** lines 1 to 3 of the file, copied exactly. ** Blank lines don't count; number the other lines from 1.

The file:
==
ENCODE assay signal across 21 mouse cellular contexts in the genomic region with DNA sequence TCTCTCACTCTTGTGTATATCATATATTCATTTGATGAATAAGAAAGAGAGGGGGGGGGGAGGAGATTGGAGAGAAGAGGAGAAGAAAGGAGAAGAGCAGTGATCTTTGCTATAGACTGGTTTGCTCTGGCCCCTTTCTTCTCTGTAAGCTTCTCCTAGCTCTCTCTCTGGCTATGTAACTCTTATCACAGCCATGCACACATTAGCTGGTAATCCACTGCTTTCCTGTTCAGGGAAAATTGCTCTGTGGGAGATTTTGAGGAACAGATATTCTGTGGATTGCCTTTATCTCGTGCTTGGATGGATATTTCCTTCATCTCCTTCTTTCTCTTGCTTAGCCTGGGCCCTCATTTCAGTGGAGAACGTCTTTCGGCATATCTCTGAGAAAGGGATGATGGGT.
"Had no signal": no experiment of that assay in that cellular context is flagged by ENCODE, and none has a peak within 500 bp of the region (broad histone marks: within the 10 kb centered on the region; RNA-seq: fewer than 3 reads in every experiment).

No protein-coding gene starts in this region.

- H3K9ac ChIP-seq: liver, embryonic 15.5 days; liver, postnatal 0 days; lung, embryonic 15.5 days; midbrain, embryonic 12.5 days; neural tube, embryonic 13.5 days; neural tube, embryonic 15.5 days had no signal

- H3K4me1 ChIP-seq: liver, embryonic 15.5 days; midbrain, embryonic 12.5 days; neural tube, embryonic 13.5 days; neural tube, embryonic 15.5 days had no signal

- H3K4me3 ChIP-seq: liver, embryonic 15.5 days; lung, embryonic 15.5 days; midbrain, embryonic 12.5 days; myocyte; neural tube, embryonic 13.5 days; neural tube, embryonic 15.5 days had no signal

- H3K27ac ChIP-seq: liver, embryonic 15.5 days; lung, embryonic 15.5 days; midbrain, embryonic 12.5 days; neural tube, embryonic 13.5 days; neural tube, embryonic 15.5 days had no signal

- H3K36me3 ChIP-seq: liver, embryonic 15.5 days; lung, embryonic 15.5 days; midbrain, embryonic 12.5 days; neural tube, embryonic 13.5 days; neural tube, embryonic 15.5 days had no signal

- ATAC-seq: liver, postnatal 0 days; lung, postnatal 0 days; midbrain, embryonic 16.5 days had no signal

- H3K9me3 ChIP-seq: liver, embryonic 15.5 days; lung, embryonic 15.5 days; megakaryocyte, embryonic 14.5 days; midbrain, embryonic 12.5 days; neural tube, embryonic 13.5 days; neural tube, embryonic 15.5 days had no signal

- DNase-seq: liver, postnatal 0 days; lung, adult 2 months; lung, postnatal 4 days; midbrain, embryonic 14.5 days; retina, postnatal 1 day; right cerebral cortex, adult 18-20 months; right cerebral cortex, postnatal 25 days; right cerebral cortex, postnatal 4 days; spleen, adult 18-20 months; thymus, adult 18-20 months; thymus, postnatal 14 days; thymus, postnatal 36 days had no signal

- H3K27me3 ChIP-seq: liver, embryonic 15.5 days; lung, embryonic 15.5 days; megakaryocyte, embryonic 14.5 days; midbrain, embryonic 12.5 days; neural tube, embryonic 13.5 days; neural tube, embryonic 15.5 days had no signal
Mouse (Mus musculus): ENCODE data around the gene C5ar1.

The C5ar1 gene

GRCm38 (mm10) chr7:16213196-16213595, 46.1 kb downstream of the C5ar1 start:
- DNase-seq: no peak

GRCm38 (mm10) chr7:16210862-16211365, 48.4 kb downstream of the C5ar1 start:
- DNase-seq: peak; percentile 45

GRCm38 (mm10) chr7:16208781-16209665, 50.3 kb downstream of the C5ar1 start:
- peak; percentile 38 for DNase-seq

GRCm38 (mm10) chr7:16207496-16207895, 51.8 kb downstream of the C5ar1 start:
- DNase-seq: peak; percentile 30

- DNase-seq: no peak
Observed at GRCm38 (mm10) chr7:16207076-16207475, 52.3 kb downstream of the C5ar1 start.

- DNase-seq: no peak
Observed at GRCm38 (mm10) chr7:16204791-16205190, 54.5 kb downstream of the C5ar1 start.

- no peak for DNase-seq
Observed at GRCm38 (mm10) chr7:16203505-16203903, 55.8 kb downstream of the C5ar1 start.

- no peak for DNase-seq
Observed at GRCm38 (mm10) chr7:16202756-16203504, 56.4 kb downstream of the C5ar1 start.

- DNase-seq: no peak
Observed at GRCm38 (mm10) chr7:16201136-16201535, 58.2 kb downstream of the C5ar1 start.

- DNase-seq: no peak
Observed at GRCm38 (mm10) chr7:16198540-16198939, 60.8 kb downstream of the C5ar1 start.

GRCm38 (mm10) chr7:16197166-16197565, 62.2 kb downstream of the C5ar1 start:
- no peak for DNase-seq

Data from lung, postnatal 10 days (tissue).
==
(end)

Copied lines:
ENCODE assay signal across 21 mouse cellular contexts in the genomic region with DNA sequence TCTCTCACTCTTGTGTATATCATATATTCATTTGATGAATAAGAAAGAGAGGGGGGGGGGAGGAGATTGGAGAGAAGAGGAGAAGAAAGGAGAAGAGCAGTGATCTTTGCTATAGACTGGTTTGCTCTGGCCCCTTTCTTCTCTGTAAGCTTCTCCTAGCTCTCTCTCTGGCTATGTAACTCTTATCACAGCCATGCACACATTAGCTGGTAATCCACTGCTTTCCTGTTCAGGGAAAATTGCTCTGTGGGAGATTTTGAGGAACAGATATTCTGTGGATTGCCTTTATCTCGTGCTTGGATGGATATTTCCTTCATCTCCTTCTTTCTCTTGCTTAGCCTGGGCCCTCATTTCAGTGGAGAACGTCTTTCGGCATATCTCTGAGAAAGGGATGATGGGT.
"Had no signal": no experiment of that assay in that cellular context is flagged by ENCODE, and none has a peak within 500 bp of the region (broad histone marks: within the 10 kb centered on the region; RNA-seq: fewer than 3 reads in every experiment).

No protein-coding gene starts in this region.